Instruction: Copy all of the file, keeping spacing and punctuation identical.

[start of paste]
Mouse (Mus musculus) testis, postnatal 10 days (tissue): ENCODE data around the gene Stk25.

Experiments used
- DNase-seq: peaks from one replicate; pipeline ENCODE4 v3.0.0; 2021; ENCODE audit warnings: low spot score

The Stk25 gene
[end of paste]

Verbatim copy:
Mouse (Mus musculus) testis, postnatal 10 days (tissue): ENCODE data around the gene Stk25.

Experiments used
- DNase-seq: peaks from one replicate; pipeline ENCODE4 v3.0.0; 2021; ENCODE audit warnings: low spot score

The Stk25 gene